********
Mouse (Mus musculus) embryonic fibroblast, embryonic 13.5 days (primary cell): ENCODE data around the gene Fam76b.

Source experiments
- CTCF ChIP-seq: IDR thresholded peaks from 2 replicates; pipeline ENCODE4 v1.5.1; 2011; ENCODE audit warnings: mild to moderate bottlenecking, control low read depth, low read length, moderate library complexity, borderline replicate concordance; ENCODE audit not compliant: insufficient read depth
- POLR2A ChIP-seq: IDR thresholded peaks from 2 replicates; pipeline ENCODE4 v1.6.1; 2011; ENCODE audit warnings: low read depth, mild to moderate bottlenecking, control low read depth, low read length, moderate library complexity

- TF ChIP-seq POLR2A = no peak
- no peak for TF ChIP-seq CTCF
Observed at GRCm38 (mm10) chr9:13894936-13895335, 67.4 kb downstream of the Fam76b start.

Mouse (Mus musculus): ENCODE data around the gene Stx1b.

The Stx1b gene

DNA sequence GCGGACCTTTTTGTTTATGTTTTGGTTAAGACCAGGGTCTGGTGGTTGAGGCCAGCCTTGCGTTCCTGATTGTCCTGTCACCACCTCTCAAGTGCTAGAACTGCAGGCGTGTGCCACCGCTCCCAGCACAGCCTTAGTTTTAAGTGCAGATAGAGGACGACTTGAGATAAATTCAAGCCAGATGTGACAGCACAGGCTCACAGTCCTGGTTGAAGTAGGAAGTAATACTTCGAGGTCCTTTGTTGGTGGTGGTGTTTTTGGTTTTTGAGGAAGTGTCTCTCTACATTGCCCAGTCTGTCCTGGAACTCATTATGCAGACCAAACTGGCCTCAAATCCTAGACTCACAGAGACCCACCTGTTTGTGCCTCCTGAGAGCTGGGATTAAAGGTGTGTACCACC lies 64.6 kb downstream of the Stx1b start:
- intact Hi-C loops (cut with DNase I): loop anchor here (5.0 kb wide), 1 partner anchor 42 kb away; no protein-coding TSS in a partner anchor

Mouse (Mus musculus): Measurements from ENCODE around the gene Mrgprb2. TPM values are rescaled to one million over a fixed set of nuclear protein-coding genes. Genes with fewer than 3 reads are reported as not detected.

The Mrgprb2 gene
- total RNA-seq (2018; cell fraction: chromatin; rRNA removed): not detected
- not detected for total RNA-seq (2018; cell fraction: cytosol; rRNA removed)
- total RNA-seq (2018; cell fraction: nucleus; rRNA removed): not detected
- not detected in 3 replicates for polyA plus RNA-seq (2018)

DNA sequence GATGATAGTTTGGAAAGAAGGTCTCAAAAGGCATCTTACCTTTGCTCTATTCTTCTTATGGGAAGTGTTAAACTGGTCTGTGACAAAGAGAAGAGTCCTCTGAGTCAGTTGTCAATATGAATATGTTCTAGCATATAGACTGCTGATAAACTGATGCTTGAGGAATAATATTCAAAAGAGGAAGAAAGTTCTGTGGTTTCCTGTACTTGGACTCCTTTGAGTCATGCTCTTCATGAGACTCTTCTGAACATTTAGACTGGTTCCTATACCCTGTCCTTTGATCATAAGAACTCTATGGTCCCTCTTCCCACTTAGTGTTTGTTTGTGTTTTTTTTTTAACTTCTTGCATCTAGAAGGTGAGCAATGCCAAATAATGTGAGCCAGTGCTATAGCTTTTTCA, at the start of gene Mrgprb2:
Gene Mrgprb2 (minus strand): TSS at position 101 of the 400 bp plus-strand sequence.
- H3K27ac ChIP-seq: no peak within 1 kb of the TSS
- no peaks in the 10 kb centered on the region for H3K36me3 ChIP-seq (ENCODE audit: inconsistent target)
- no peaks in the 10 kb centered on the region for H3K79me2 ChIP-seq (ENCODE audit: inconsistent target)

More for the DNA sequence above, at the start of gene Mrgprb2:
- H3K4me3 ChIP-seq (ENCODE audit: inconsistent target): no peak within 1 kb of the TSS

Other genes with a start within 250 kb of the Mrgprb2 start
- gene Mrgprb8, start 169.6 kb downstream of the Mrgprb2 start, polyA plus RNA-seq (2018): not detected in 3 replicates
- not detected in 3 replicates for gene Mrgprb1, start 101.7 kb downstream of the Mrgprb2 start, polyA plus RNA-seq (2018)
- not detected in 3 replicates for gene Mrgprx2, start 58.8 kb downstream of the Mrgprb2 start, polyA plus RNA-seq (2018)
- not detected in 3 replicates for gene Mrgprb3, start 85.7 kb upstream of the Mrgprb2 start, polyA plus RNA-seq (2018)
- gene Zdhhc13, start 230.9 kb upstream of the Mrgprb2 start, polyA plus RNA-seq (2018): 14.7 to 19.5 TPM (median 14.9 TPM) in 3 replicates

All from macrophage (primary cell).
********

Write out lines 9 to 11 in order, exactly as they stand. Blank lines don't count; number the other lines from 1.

The Stx1b gene

DNA sequence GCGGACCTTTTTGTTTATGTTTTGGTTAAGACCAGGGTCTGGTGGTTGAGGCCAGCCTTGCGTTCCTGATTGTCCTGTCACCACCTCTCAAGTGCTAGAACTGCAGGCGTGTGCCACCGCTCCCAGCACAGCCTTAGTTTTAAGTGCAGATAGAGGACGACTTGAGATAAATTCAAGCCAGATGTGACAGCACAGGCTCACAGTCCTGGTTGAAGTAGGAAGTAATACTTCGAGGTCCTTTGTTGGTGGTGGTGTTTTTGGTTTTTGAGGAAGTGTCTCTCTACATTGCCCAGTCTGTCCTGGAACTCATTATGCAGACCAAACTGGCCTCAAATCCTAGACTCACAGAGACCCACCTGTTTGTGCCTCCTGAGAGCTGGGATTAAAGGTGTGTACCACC lies 64.6 kb downstream of the Stx1b start:
- intact Hi-C loops (cut with DNase I): loop anchor here (5.0 kb wide), 1 partner anchor 42 kb away; no protein-coding TSS in a partner anchor